1. Compliance and operational infrastructure to support remote-first and global-first U.S. companies is a massive opportunity. We have a couple of newish companies that are focused on this opportunity (like Deel), but the amount of white space remaining is huge. I expect a lot more fintech and HR tech startups focused on this area to emerge over the next five years.
  2. Another related opportunity is fintech infrastructure focused on unlocking access to the U.S. stock market for consumers living in other countries. It may not feel like it right now given the somewhat turbulent economy we’ve been navigating, but the U.S. stock market remains one of the best tools for building wealth in the world. Infrastructure providers like DriveWealth and Alpaca have helped democratize access to this tool domestically, but it feels like we are in the very earliest innings of expanding this access to consumers in other countries.

#3: Liquid Yield

What happened?

Jiko, a provider of corporate treasury management services, raised a $40 million Series B:

Jiko started its life as a mobile bank for consumers. But over time, the fintech startup has evolved its model — mostly fueled by demand — and is now making a push into corporate money storage.

In 2020, Jiko made headlines by being the first fintech to acquire a nationally regulated U.S. bank. The company also was unique in another way: Rather than hold customer deposits, it used the funds to buy short-term Treasury bills (T-bills).

Jiko’s plans for the product, dubbed simply Jiko Money Storage, is to provide companies — from startups to multinational corporations across a range of industries — with “low-cost access” to T-bills. The advantage for companies, especially for startups that have raised or have large sums of cash, is that T-bills are an asset class that offer a “highly competitive” potential yield 

So what?

I’ve been following Jiko for a while, and its evolution has been fascinating. It started as a consumer-facing neobank. It acquired a bank charter. Then it pivoted to providing BaaS services to other fintech companies. However, its core innovation – building the infrastructure necessary to convert deposits into T-Bills and make those investments easy to immediately transfer and liquidate – always felt a bit disconnected from its distribution strategies.

Corporate treasury management feels like the perfect fit, especially in this rising-rate environment where companies are all looking for stable sources of yield.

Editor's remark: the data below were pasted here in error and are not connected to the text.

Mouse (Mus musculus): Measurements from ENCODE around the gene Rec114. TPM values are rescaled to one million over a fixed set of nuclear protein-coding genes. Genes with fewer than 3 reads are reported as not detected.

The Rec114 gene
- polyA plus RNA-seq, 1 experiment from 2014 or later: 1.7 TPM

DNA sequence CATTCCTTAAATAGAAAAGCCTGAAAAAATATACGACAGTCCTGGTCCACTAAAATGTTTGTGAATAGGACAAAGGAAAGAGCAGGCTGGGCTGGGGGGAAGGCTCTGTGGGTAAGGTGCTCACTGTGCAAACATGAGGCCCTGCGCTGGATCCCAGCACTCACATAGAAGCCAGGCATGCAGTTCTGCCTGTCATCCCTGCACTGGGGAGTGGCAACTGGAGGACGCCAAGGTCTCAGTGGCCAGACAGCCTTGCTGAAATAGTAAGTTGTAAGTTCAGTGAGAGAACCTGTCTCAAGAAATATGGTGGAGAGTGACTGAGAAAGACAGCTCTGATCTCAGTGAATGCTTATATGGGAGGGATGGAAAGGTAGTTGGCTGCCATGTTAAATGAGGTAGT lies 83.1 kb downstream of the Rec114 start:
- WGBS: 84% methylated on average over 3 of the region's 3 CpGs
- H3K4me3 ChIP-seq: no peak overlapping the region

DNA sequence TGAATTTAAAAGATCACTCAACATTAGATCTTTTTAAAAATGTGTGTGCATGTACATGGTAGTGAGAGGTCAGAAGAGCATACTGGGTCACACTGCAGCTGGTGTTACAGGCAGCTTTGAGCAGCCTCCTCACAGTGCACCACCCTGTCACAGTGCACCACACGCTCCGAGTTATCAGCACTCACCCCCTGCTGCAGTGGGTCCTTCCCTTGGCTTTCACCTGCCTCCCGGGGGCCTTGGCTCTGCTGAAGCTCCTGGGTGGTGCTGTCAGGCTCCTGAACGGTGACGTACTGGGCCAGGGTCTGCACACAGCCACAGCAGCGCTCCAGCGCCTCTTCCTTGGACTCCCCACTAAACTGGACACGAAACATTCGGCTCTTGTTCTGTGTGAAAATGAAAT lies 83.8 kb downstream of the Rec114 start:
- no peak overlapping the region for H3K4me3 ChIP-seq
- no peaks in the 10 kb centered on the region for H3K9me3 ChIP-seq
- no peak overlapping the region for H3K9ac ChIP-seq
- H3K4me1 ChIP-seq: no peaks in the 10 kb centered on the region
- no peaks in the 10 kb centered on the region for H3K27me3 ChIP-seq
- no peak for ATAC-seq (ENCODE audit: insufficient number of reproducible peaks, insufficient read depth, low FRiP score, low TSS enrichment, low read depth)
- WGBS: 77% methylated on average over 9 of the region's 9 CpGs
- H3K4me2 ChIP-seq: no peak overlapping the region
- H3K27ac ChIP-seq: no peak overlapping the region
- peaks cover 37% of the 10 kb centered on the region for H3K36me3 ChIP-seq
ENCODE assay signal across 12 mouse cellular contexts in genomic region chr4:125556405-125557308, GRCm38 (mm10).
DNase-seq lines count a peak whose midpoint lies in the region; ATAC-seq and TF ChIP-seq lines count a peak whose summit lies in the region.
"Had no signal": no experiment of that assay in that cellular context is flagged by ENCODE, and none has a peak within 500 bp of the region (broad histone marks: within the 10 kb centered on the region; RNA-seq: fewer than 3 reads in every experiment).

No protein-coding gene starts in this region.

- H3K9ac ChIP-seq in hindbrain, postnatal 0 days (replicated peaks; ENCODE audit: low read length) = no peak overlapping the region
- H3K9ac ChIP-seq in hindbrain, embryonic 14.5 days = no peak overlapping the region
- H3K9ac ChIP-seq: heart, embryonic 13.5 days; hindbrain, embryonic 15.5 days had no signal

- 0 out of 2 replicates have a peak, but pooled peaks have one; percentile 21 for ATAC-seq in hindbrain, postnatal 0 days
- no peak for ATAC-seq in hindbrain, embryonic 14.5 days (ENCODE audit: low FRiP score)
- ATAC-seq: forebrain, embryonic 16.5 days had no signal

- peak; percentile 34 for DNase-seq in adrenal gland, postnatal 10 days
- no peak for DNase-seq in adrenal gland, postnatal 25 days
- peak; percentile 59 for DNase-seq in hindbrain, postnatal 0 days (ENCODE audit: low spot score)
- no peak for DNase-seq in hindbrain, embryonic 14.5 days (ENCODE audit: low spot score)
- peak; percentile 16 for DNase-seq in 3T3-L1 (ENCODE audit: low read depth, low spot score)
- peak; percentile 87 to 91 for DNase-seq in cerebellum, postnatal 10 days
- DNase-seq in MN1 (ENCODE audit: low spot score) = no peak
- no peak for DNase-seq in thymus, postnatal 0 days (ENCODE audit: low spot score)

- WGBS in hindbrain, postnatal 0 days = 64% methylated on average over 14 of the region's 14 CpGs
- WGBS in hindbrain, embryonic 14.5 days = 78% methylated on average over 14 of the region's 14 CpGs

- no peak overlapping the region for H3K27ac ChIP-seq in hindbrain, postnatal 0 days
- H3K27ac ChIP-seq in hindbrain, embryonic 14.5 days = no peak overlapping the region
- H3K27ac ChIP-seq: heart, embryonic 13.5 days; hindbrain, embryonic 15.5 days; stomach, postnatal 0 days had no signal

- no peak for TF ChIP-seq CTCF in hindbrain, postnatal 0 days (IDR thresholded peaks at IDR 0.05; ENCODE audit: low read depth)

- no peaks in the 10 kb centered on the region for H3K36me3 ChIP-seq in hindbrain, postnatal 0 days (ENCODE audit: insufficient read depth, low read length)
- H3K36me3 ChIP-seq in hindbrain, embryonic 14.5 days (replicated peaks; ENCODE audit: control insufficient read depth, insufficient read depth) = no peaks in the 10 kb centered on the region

2 Fintech Content Recommendations

#1: Who Wins at Fintech in this Market? (by Simon Taylor, Fintech Brainfood) 📚

All of Simon’s rants are great, but this one was especially so. Simon provides a really interesting deep dive into the state of fintech funding, valuations, and the potential to continue creating new value for customers. I think I spent about 25 minutes studying this graphic (originally created by Morgan Stanley) on fintech companies that have exceeded the “rule of 40” (a goal for SaaS companies’ growth rates and EBITDA margins exceeding 40% when added together):

#2: Selecting a Bank Partner (Reggie Young & Matt Janiga, Lithic) 🎧

We’ve spent A LOT of time in this newsletter talking about the state of BaaS and fintech-bank partnerships, so if you are a subscriber to this newsletter I’m very confident that you’ll find the latest episode of Matt and Reggie’s podcast – Fintech Layer Cake – worth your time. They do a great job of walking through the history of sponsor banks in the U.S. and placing sponsor banks in different “tiers” based on their capabilities and level of experience working with fintech companies. This podcast is a must-listen.

1 Question to Ponder

My deep dive essay this week is going to be about the pathetically-low levels of VC funding in fintech that go to female founders and founders of color. To help with that essay, I would love it if you could reach out to me on Twitter or LinkedIn and give me one practical suggestion (as big or small as you like) for how we can steer more VC dollars to diverse fintech founders.